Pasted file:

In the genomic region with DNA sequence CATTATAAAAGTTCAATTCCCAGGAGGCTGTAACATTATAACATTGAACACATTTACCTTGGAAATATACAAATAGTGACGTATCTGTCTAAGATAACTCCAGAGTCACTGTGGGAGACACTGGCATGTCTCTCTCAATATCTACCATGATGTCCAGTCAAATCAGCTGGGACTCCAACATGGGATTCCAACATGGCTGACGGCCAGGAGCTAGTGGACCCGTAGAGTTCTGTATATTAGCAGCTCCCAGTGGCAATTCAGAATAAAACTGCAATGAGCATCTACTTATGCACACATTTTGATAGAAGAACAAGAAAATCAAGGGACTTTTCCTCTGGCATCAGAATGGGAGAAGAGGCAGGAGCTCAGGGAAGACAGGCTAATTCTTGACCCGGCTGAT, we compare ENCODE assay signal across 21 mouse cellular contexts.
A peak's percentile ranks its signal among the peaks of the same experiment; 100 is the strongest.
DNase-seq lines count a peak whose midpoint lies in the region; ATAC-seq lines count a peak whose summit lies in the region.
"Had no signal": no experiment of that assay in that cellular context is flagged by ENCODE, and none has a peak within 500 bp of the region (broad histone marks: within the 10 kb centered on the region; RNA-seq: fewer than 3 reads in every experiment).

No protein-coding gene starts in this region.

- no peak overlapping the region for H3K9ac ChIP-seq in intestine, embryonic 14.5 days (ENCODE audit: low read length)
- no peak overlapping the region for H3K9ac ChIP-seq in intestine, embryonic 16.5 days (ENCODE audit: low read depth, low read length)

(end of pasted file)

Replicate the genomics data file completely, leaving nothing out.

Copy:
In the genomic region with DNA sequence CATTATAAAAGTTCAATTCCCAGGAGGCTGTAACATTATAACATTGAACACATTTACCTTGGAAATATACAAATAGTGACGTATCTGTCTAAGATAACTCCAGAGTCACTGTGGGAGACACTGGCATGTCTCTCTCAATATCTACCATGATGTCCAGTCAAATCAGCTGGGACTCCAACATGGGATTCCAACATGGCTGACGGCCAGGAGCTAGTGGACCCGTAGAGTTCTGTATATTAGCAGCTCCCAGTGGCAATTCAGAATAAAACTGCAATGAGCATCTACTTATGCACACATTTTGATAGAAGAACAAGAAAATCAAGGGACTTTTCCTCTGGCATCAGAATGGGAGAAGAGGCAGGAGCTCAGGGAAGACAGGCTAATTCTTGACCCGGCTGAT, we compare ENCODE assay signal across 21 mouse cellular contexts.
A peak's percentile ranks its signal among the peaks of the same experiment; 100 is the strongest.
DNase-seq lines count a peak whose midpoint lies in the region; ATAC-seq lines count a peak whose summit lies in the region.
"Had no signal": no experiment of that assay in that cellular context is flagged by ENCODE, and none has a peak within 500 bp of the region (broad histone marks: within the 10 kb centered on the region; RNA-seq: fewer than 3 reads in every experiment).

No protein-coding gene starts in this region.

- no peak overlapping the region for H3K9ac ChIP-seq in intestine, embryonic 14.5 days (ENCODE audit: low read length)
- no peak overlapping the region for H3K9ac ChIP-seq in intestine, embryonic 16.5 days (ENCODE audit: low read depth, low read length)